The most awkward moment of the night came during the French horn-heavy theme song of Lair. By no means is Lair a popular game, receiving low marks in most respects. Being a predominant Xbox 360 player last generation, I never went back to play it when I finally picked up a PS3 and, hence, had no clue what to expect of the soundtrack So, along with 99 per cent of the audience, I sat cluelessly debating on whether or not I should clap when the title came up onscreen. I give kudos to the one man who enthusiastically “Woo’d”, and to the couple that gave their reluctant applause. My digital top hat is off to the three of you. A strange pick for the concert? I think so.
My final gripe with the show doesn’t actually have to do with the production itself; rather, it’s with the audience. I go to quite a few comedy shows, some work conferences, and I’ve been to multiple plays too, so the venue seems to have no bearing on this, but why is everyone obsessed with filming every moment of their life? First of all, isn’t it illegal to record these things? Secondly, why would you want to film a show on your phone in mediocre quality? The entire time you’re more worried about what you’re shooting than actually being a part of the experience. You bought a ticket to see something you’re interested in, but you choose to work it as an amateur cameraman. I saw several people in my immediate vicinity – remember I’m in the nosebleeds where visual stimulation is in short supply – with their smartphones out trying to discreetly capture the show. This is a global trend that affects so many moments in life, often getting in other people’s way as well. Unplug yourself and be present, folks. The Internet doesn’t care about your uploaded point of view.
Guild Wars, Lost Odyssey, Portal, Castlevania, Kingdom Hearts
I’m going to put it out there straight away; there were no Nintendo or, by association, Sega songs to be enjoyed. They teased Zelda, a bit of Mario and even a few classic Sonic songs before the show, but not even a mention otherwise. I was pretty disappointed by that and judging by the sheer volume of Zelda t-shirts that I saw, I can safely say I wasn’t alone. Again, this might be telling of a much larger, behind-the-scenes issue. Most of the compositions selected were Sony in origin. Whether they’re licensed directly by Sony or just an exclusive on one of the Playstation consoles, the majority of the performance featured Sony properties. Considering it was held at the Sony Centre in Toronto, you have to wonder what other forces were at play here. I think Nintendo was behind this… /sarcasm
The few selections that truly baffled me didn’t seem to fit the bill and theme of the evening. I’ve logged roughly 500 hours across both Guild Wars games and although the music is pretty good, and it has dragons and monsters to stab with sharp objects, the fact that it’s a PC exclusive title puts it out of place. It didn’t get much of a response from the audience either, which points to a console-based fan base. Even though it’s not a deal breaker, the Guild Wars main theme isn’t anything to write home about. I could have done with a much better pick.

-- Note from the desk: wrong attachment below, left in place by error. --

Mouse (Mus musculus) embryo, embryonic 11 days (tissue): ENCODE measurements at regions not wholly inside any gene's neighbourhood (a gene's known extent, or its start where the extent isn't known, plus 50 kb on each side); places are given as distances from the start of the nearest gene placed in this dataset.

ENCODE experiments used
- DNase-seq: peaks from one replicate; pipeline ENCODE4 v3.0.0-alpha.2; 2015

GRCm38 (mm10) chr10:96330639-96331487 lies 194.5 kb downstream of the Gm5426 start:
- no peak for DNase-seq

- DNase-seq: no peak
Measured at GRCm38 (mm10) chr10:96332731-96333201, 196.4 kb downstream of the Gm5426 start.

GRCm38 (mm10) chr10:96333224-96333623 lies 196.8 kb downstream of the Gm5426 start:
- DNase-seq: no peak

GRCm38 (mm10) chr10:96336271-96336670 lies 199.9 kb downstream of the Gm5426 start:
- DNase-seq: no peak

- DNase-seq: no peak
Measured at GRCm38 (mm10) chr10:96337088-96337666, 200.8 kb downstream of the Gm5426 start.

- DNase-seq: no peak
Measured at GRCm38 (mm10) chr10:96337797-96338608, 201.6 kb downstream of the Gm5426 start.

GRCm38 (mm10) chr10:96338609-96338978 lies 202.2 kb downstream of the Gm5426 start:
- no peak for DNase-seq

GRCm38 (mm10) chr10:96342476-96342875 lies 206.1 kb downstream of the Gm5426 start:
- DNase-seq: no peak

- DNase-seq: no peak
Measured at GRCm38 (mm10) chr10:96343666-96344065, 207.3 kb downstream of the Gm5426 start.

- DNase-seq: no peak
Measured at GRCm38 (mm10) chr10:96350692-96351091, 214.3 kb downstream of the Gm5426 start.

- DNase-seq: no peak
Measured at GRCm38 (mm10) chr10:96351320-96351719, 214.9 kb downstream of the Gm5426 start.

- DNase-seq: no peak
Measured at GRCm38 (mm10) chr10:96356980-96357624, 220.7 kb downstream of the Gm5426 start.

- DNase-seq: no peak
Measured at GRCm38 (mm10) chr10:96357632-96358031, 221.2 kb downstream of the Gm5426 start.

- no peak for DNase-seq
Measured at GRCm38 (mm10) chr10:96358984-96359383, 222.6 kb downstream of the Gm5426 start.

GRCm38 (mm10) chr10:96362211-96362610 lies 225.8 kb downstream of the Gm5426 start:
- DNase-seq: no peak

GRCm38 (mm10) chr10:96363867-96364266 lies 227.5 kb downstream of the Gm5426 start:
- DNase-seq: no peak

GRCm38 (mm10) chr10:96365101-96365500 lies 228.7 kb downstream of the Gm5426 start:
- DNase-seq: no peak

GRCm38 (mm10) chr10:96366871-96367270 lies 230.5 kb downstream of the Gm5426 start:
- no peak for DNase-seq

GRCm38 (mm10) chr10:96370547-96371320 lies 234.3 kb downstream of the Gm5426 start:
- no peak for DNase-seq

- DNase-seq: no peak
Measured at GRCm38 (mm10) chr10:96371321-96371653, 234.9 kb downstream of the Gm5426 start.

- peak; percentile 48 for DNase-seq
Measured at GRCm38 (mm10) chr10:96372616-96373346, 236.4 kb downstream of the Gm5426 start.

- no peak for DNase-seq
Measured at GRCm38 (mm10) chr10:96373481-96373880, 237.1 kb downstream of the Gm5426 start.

Lost Odyssey (a corridor RPG with little exploration), Castlevania (great series, but not well-known for its music) and Kingdom Hearts (loved by gamer girls everywhere for some reason) are also odd choices. I don’t remember any music from any of those titles. Lost Odyssey was scored by Nobuo Uematsu again, so I that answers that; I can’t even begin to justify Castlevania; and Kingdom Hearts got a huge ovation, so I must be missing something there. I’m sure people enjoyed those three pieces, however, I can’t help but feel there are much better pieces out of there that were overlooked.
Finally, I come to Portal. I’ve played both Portals and enjoyed them for what they are, but I’m not a big fan of puzzle games. Although, the creativity and humour kept me playing both until the credits rolled. Despite my lack of fanboyism, Portal got a huge pop from the rest of the audience when the orchestra began playing a theme song I didn’t even know Portal had. You would think I would remember if the game had one or not. Clearly, I was mistaken. I only remember “Still Alive”, which is what they could have performed, but I didn’t recognize it as such since it didn’t have GLaDOS’ vocoded voiceover. You know what, maybe I’m too hipster and just don’t “understand” pop culture. Maybe I don’t want to and will remain grumpy forever. /drops companion cube on head
The Bottom Line
My friend and I bought our tickets from Groupon for 50 per cent off the original price. Most of the people in attendance did the same thing as we observed by the amount of printed tickets in hand. Using simple math, which I’m good at, a full-price ticket in the nosebleeds must have cost $120 compared to the orchestra section (front row), which must have been a good $30 to $50 more. I’m glad I paid the $60 because I feel the live performance was worth just that. Any more and I would have felt taken advantage of. The message: If you’re a frugal gaming grump like me looking for a nerdy evening out, shop around for cheaper tickets before you commit. The savings is better spent on the expansion of your ever-growing gaming library.